52 52 EM Reform Act – FEMA Responsibilities Supervise grant programs Supervision of National Response Plan – NIMS Center Supervision of credentialing – with EMAC Supervise plans for –continuity of operations –continuity of government; and –continuity of plans

53 53 EM Reform Act – FEMA Responsibilities Ensure acquisition of operable and interoperable communications capabilities Run National Response Coordination Center

54 54 Post-Katrina Emergency Management Reform Act Sec. 505 FEMA Gains Directorate of Preparedness – ODP now under FEMA Sec.506 FEMA maintained as distinct entity in DHS DHS Secretary may not reduce the authorities, responsibilities, or functions of FEMA or its capability Sec. 517 New Office for the Prevention of Terrorism – not under FEMA

55 55 Personnel Issues: Addressing the Revolving Door HR 5441 Title VI `Post-Katrina Emergency Management Reform Act of 2006‘ Subtitle B Personnel Provisions Address unprecedented turnover at FEMA Subpart I of part III of Title 5 USC amended Sec Mandates Strategic Human Capital Plan –Workforce Gap Analysis –Plan of Action: address skills, competencies gaps –Discussion of needs, capabilities –5 yearly updates

56 56 Personnel Issues: Addressing the Revolving Door Sec Career Paths - Identify –education, training, experience, and assignments necessary for career progression Sec Recruitment Bonuses 25 % Sec Retention Bonuses 25 % Sec Vacancy Rate Report Sec. 622 Employee Rotation Program Sec. 623 Homeland Security Education Program Establishes graduate-level Homeland Security Education Program in National Capital Region HUGE effort to address long-standing problems

57 57 Continuing Issues - DHS Future Pressures Due to Law DHS is huge grant making, contract making agency Little regulatory authority except in law enforcement arena In latter over 60% of agency can retire in 20 as opposed to normal 30 years as civil servants This results from fact that they carry both guns and badges Need for many additional employees, particularly law enforcement 28 CFR Part 65 et al. specifies who is in law enforcement community and that “emergency law enforcement assistance” must come from DOJ

58 58 Continuing Issues - 9/11 Commission Recommendations Implementing the 9/11 Commission Recommendations Act of 2007 (H.R.1) Title I--Risk-Based Allocation Of Homeland Security Grants Title II--Ensuring Communications Interoperability For First Responders Title III--Strengthening Use Of A Unified Incident Command During Emergencies –Sec National Exercise Program Design. –Sec National Exercise Program Model Exercises. –Sec Responsibilities Of Regional Administrators Of The Federal Emergency Management Agency. Title IV--Strengthening Aviation Security Title V--Strengthening The Security Of Cargo Containers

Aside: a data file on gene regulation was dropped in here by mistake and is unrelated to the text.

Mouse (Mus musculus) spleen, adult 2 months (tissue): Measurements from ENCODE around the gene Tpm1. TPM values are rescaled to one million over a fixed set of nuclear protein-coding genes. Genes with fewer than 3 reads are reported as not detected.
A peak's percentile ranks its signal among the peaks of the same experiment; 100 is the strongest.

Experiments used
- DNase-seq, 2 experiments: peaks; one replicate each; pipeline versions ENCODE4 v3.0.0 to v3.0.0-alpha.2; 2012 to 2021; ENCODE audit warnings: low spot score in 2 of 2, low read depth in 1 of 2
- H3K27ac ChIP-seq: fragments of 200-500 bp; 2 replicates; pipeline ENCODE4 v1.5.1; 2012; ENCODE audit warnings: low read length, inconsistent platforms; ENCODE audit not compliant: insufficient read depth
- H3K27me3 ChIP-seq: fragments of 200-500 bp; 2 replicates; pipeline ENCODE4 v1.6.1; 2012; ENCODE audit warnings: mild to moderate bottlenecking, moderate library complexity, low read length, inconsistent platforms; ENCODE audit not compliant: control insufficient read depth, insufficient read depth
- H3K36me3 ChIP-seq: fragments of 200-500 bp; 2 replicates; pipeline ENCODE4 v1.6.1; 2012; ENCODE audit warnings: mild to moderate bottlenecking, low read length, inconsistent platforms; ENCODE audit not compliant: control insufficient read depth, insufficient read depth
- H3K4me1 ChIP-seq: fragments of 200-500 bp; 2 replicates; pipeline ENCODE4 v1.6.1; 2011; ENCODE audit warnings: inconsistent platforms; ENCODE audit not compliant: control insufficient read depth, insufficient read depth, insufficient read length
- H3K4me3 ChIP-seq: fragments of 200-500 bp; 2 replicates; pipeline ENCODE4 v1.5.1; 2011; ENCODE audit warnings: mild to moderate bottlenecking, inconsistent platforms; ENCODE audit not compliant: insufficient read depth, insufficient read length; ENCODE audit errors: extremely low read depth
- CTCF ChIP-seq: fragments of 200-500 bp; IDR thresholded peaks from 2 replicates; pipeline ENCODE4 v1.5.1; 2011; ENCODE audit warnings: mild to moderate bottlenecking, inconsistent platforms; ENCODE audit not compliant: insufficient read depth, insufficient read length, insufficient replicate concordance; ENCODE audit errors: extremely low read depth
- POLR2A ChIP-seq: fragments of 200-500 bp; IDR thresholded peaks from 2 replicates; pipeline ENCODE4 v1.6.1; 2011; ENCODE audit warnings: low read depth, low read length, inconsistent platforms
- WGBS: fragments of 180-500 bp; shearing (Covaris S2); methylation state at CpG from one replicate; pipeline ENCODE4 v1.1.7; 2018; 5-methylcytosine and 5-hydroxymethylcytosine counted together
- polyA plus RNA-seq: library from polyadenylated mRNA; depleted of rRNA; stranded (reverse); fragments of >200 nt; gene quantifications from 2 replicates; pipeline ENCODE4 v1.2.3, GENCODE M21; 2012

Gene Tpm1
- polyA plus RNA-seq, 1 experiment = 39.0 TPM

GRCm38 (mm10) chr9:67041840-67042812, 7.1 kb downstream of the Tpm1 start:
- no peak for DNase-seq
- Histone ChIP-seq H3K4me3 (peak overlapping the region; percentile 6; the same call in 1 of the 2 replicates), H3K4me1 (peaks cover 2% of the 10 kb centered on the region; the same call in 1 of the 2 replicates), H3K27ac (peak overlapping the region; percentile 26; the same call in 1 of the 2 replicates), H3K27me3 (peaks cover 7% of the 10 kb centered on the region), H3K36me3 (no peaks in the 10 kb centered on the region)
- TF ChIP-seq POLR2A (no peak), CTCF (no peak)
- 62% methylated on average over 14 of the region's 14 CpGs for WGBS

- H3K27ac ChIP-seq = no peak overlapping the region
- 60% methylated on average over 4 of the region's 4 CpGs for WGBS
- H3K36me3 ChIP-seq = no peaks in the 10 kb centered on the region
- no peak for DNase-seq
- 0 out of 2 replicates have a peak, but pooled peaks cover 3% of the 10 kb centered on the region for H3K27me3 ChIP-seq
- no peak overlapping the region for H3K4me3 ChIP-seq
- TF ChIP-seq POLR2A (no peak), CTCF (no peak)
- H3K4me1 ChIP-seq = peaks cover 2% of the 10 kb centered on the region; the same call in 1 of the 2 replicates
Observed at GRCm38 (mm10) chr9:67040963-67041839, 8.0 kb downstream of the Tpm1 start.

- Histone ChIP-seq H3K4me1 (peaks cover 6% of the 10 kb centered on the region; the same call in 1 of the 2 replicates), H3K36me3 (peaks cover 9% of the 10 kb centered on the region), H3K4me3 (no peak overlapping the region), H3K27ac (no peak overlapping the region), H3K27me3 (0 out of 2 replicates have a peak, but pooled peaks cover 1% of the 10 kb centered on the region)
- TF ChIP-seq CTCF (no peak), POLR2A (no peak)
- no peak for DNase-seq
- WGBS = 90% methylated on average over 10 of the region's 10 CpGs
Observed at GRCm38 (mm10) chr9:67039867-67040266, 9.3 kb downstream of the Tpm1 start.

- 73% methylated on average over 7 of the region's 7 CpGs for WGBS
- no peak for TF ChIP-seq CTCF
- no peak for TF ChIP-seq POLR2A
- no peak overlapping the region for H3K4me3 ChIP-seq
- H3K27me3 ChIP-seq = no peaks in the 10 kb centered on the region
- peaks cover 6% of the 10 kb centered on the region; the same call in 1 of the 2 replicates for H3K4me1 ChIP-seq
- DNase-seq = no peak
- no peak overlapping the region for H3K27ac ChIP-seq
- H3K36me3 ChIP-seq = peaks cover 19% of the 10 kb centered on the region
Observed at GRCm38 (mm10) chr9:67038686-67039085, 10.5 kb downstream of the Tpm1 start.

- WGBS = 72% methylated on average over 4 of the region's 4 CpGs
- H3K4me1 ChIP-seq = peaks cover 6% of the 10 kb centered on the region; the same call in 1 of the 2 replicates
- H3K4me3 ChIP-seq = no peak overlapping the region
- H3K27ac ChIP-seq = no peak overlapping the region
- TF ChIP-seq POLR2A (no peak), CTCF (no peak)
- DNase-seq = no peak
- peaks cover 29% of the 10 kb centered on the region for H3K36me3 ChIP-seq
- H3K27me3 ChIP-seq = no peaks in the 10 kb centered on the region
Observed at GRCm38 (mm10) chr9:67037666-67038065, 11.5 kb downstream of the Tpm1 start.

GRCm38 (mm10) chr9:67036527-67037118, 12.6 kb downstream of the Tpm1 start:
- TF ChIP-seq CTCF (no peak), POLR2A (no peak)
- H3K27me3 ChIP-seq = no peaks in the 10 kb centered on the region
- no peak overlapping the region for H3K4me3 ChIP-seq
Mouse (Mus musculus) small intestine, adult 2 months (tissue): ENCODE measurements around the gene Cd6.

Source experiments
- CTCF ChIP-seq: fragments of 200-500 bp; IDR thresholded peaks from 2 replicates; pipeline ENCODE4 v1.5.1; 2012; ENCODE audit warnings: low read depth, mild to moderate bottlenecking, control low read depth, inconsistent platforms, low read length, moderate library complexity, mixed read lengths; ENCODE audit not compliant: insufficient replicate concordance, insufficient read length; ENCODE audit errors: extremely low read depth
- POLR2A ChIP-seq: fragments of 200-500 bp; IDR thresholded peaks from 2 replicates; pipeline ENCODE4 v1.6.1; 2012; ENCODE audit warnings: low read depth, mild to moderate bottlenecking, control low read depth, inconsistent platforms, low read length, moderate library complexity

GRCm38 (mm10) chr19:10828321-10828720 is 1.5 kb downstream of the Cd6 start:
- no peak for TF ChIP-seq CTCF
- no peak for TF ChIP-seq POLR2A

59 59 Continuing Issues - 9/11 Commission Recommendations Implementing the 9/11 Commission Recommendations Act of 2007 (H.R.1) Title VI--Strengthening Efforts To Prevent Terrorist Travel –Subtitle A--Human Smuggling And Trafficking Center Improvements –Subtitle B--International Collaboration To Prevent Terrorist Travel –Subtitle C--Biometric Border Entry And Exit System Title VII--Improving Intelligence And Information Sharing With Local Law Enforcement And First Responders –Subtitle A--Fusion And Law Enforcement Education And Teaming (Fleet) Grant Program –Subtitle B--Border Intelligence Fusion Center Program –Subtitle C--Homeland Security Information Sharing Enhancement –Subtitle D--Homeland Security Information Sharing Partnerships –Subtitle E--Homeland Security Intelligence Offices Reorganization

60 60 Continuing Issues - 9/11 Commission Recommendations Implementing the 9/11 Commission Recommendations Act of 2007 (H.R.1) Title VIII--Protecting Privacy And Civil Liberties While Effectively Fighting Terrorism –Subtitle A--Privacy And Civil Liberties Oversight Boards –Subtitle B--Enhancement Of Privacy Officer Authorities Title IX--Improving Critical Infrastructure Security Title X--Transportation Security Planning And Information Sharing Title XI--Private Sector Preparedness

61 61 Continuing Issues - 9/11 Commission Recommendations Implementing the 9/11 Commission Recommendations Act of 2007 (H.R.1) Title XII--Preventing Weapons Of Mass Destruction Proliferation And Terrorism –Subtitle A--Repeal And Modification Of Limitations On Assistance For Prevention Of Wmd Proliferation And Terrorism –Subtitle B--Proliferation Security Initiative –Subtitle C--Assistance To Accelerate Programs To Prevent Weapons Of Mass Destruction Proliferation And Terrorism –Subtitle D--Office Of The United States Coordinator For The Prevention Of Weapons Of Mass Destruction Proliferation And Terrorism –Subtitle E--Commission On The Prevention Of Weapons Of Mass Destruction Proliferation And Terrorism Title XIII--Nuclear Black Market Counter-Terrorism Act

62 62 Future Developments for Homeland Security and Emergency Management Law We will explore these and many more relevant issues in this class. Questions or comments?